Adams County Nursery - Fruit Tree Planting Guide
After Receiving Your Fruit Trees:
Check your trees to insure they are in good condition and notify ACN of
any problems. If planting cannot be done immediately, fruit trees can
be stored in their shipping container in a cool area for two weeks. Do
not store trees in a closed area with fruit because Ethylene gas
emitted by fruit will kill trees. Keep roots moist and add water as
needed. If planting will be delayed further, trees should be 'heeled
in' by planting temporarily in loose soil as soon as possible.
Fruit Tree Placement:
Fruit trees perform best in full sunlight. Specific fruit types that
require cross-pollination should be planted within 50 feet of one
Dig holes approximately 18 inches deep and 18 inches wide. Amend soil
with lime and organic matter as needed. Break up hardpan layer if
present, and break up 'glazing' in clay soils. Do not add raw
fertilizers or manure to soil mixture.
Place tree in planting hole so that roots lay naturally, with the bud
union 2 inches above soil level after planting (just above ground level
for peach). Fill in soil in layers and tamp around the roots to insure
good soil contact and remove air pockets. Immediately water trees to
saturate the soil. After settling, insure that the bud union is still 2
inches above soil level and adjust as necessary. See pruning guide
When rainfall is not adequate, add water to newly transplanted trees at
least once each week during the first growing season with 3-4 gallons
of water per tree.
Fertilizers containing nitrogen should be applied to newly transplanted
fruit trees beginning 3-4 weeks after planting. If granular fertilizers
are applied, use care to avoid contact with the tree trunk. A general
recommendation is to use 4 oz. of 10-10-10 per tree in a circumference
2-3 feet from the base of the tree, allowing fertilizer to go down to
the root tips.
Good weed control is very important in the immediate vicinity of
transplanted trees to reduce competition. Do not cultivate the soil
surface within the area of the planting hole. Composted mulches are
useful for weed control and retaining soil moisture however soft mulch
materials can harbor mice and voles. Large hardwood chips are less
likely to harbor damaging rodents. Crushed limestone or pea-sized
gravel is the preferred material. A bushel of stone per tree, 2-3
inches in depth extending 3-4 feet around the base of the tree is
Protecting Your Fruit Trees:
ACN tree guards are useful to prevent damage from mice, rabbits, and
other wildlife. ACN Deer Bags can help deter damage from deer browsing.
In areas of heavy deer pressure, your best option is fencing.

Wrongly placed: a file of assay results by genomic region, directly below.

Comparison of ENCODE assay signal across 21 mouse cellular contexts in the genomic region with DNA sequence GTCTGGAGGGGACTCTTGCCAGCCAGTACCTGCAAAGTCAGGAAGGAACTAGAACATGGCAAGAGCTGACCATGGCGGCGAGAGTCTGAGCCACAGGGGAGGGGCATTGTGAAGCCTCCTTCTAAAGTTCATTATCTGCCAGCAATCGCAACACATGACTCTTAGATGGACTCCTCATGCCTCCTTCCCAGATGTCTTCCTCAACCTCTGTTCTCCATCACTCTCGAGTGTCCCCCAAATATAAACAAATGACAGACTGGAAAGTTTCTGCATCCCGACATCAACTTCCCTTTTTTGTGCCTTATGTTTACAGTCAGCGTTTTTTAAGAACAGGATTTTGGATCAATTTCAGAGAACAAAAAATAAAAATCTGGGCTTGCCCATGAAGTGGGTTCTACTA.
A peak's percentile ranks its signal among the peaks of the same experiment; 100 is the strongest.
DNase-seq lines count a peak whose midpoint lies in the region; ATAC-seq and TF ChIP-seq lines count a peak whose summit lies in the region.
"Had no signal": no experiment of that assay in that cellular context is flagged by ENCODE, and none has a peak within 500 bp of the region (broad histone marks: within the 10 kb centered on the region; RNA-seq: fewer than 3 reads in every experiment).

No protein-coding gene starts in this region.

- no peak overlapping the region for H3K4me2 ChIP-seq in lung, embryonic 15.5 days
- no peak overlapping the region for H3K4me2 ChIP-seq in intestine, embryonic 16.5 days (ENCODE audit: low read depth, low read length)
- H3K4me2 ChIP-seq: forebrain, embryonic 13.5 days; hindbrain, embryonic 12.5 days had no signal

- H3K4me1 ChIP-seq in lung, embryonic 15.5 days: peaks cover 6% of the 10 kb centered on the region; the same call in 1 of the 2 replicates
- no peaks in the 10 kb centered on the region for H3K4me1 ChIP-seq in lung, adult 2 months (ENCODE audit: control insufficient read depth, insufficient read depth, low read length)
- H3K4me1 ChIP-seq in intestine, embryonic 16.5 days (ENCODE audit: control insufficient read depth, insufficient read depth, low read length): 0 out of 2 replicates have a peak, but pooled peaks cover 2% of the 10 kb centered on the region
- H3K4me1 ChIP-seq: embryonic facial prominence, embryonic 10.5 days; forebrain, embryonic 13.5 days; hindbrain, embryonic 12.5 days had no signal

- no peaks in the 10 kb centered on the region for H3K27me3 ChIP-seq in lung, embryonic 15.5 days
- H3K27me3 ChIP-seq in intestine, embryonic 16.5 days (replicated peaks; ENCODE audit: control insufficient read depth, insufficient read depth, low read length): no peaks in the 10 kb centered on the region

Follow Up Fruit Tree Care:
Further limb selection and pruning is necessary for proper tree
structure in the years following planting. For detailed information on
spraying and fruit tree management consult your local Cooperative
Extension Office or the Penn State Small Scale Production Guide
(available as a link through the ACN website, on Home Orchard page or
can be purchased through our office). *See the diagrams below for some
basic pruning guidelines.
Suggestions & Guidelines for the First Pruning
Apple and Pear Trees:
in the fall, prune back in early spring. Plant the tree so that
the bud union is 2 inches above ground level. If no branches
are present cut back the tree to 32-34 inches.
On a branched tree; remove scaffold branches below
18 inches and cut back the leader to 18 inches above
upper most scaffold branch. Remove limbs with narrow
crotch angles that grow parallel to the central leader
and shorten scaffold branches to 12 inches long.
Basic Pruning for Peach
and Nectarine Trees:
recommended. The bud union should be just above ground level.
Cut back tree to approximately 30 inches. Cut side branches
back to 3 or 4 buds. For a whip (unbranched tree) cut
the tree back to 30 inches.
Tart Cherry Trees:
Bud union just above ground level;
Usually branched; Remove narrow angled branches and
broken limbs; Cut side branches back to 3 or 4 buds
Sweet Cherry Trees:
Bud union just above ground level;
Usually is a strong whip (unbranched tree); Cut back
at 38 - 40 inches
Plum & Apricot Trees:
Both types are very vigorous.
Plums can be pruned to open center (like peach trees)
or central leader (like apple trees). Apricots are
usually well branched and are most often pruned to
central leader (like apple trees) but can be pruned
to open center (like peach trees).